At the moment I think what is happening in Iran is very interesting. It confirms that social media is not just apolitical fluff and chasing around Ashton Kutcher, but may have a political significance at certain moments. At the same time, I am quite glad that there are “journos as hard men of the streets” like John Simpson, who are employed by places like the BBC, and who have a very clear understanding of how to cover events like those currently happening in places like Teheran.

I’ve been following Andrew Sullivan’s blog, among other things, on this, and his observation on the MSM and the blogosphere and MSM-bashing is interesting in relation to these events:

Some of it is overblown. The NYT’s Lede blog has been outstanding, as I’ve said for the past several days. PBS and NPR are doing important work. Many MSM reporters are risking their lives to report this story from within Iran and we bloggers should honor their courage and work. Most of the photos I’ve published come from Getty and the remarkable Olivier Laban-Mattei. Cable news is useless, but we knew that already. But the future is a fusion of MSM tradition and new media open-source news gathering, aggregating, editing, filtering.

While some responses were well thought through, others were of the stock standard "You can't trust the mainstream media" stuff:

Terry yes, there are plenty of journalists still out there gathering primary data and reporting it, which is what I think we would all like journalists to do. However an increasing number of these ‘news’ stories consist of little more than summaries of what various anonymous people allegedly said, all written to support the journo’s evaluative opinion piece … one usually presented in the context of an argument full of assumptions about causation and implications for a particular interpretation of likely future developments.

Ken Lovell - well said. I also note that these unsourced reports are usually chockablock full of loaded epithets, of which my particular fave is ‘moderate’, closely followed by ‘reformist’. Both are usual in discussions of ‘hot spots’ in foreign correspondentdom and denote, if not actually paid agents of the CIA, at least willing Quislings.
As there is little point in being poster #60 responding to poster #40 responding to poster #25, I thought I'd reiterate a few points about what seems to be happening in Teheran:

  1. The West is not behind these protests. Iranians are making their own judgements, and taking matters into their own hands. Barack Obama's foreign policy strategy in the region was premised upon the idea that he would still be dealing with Ahmadinejad after the election, who was the devil they knew. The U.S and others like Britain are basically playing catch up, and decidedly unsure on whether to support the uprising;
  2. Blogging, You Tube, Twitter and other social media have been central to getting the messgae out to the wider world. The idea that this is all apolitical fluff that is about following Ashton Kulcher around and "are not terms that signal any form of collective intelligence, creativity or networked socialism [but] are directives from the Central Software Committee" (to quote a recent pooh-poohing manifesto from the land of Digital Media High Theory) is actually being exposed in a sharp light on the streets of Teheran right now;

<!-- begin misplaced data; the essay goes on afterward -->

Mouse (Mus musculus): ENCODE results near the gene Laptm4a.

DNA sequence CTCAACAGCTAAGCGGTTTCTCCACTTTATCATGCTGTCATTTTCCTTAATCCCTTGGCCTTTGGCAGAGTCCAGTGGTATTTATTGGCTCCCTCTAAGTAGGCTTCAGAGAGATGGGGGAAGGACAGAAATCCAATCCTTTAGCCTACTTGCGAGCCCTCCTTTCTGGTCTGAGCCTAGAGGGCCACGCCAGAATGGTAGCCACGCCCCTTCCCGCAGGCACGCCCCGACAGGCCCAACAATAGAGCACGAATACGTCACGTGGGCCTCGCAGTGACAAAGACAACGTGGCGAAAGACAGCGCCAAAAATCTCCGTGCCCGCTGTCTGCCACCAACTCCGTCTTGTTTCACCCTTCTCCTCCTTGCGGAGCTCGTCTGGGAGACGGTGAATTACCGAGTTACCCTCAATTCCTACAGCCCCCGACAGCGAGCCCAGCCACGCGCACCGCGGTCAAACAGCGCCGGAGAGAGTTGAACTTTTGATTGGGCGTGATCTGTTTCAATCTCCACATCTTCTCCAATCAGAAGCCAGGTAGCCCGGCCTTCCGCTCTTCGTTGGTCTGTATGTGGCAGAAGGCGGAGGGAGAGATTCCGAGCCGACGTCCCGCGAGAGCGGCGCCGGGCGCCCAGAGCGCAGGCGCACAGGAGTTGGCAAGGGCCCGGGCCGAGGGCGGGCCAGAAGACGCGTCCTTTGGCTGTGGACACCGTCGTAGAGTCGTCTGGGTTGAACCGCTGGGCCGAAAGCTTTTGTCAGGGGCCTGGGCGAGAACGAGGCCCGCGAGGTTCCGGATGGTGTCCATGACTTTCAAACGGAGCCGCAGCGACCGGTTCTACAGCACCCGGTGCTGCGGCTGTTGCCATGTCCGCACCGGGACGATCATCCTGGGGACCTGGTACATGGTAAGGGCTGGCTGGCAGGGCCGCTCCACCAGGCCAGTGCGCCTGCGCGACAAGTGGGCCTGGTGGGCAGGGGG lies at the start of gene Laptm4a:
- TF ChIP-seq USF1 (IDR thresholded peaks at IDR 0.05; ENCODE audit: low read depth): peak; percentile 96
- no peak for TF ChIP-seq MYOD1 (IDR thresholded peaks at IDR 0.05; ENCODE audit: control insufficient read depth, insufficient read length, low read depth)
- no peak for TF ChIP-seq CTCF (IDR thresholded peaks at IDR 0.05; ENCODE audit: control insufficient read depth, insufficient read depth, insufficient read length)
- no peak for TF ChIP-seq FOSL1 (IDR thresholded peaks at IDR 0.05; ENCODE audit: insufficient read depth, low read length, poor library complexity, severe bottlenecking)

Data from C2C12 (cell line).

3. The mainstream media are not a monolith in relation to these matters. Several people have commented on the appalling lack of coverage on the U.S. cable networks, the BBC has been great, as has The Guardian and the New York Times news blog The Lede. Moral: don't write off media outlets that invest in serious coverage of international affairs. Bloggers are not filling this gap at this stage.

Monday, June 15, 2009

Understanding what is happening in Iran

In trying to understand what has happened in Iran since the election results came through, there is a need to avoid two temptations of the Western observer following this through the Western media:

  1. The temptation to assume that people in countries where there is anti-Western feeling only vote for leaders who express that feeling because they are manipulated by the media and the government. Not only does this ignore the extent to which manipulation occurs in Western democracies; it also obliterates the significance of the history of colonialism and the manifest inequalities in the global system;
  2. The temptation to align with the candidate who people support who seem to be "most like us". This can become particularly easy if they also make use of the Internet, Facebook, My Space, You Tube, Twitter etc. Not surprisingly, this will be the younger middle class.
While both of these are possibilities with the re-election of Mahmoud Ahmadinejad in Iran this weekend, the extensiveness and spontaneity of the uprisings that have followed suggest that a real fault line has emerged in post-1979 Iranian society, and that the suppression of popular feeling has reached a critical mass.

Soem of the online coverage of this has been excellent. Via Andrew Sullivan's site, there is an analysis of the official figures from Nate Silver that suggests that these figures verge on the completely impossible. Juan Cole points to problems with the assumption that the poor voted for Ahmadinejad, and the vote for Mir-Hossein Mousavi is an urban middle class phenomenon (which has become the quasi-official line). Interesting discussion on this site as well.